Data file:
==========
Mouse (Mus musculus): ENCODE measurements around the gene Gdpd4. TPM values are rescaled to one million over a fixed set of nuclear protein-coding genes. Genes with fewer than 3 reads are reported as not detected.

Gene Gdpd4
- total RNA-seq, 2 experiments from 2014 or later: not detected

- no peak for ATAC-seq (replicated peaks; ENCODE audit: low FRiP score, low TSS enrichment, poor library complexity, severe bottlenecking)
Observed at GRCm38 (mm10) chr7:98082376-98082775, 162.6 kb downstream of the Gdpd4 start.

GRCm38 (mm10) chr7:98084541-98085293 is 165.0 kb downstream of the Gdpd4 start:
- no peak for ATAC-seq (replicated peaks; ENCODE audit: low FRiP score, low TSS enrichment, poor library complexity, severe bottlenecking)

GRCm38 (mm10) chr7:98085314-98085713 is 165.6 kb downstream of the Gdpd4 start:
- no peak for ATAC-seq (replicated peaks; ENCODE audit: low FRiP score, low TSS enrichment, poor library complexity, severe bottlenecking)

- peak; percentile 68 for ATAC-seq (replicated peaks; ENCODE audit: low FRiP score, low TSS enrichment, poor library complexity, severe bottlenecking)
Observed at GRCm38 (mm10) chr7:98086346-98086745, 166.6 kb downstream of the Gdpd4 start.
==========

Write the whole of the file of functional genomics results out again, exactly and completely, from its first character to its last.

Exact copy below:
Mouse (Mus musculus): ENCODE measurements around the gene Gdpd4. TPM values are rescaled to one million over a fixed set of nuclear protein-coding genes. Genes with fewer than 3 reads are reported as not detected.

Gene Gdpd4
- total RNA-seq, 2 experiments from 2014 or later: not detected

- no peak for ATAC-seq (replicated peaks; ENCODE audit: low FRiP score, low TSS enrichment, poor library complexity, severe bottlenecking)
Observed at GRCm38 (mm10) chr7:98082376-98082775, 162.6 kb downstream of the Gdpd4 start.

GRCm38 (mm10) chr7:98084541-98085293 is 165.0 kb downstream of the Gdpd4 start:
- no peak for ATAC-seq (replicated peaks; ENCODE audit: low FRiP score, low TSS enrichment, poor library complexity, severe bottlenecking)

GRCm38 (mm10) chr7:98085314-98085713 is 165.6 kb downstream of the Gdpd4 start:
- no peak for ATAC-seq (replicated peaks; ENCODE audit: low FRiP score, low TSS enrichment, poor library complexity, severe bottlenecking)

- peak; percentile 68 for ATAC-seq (replicated peaks; ENCODE audit: low FRiP score, low TSS enrichment, poor library complexity, severe bottlenecking)
Observed at GRCm38 (mm10) chr7:98086346-98086745, 166.6 kb downstream of the Gdpd4 start.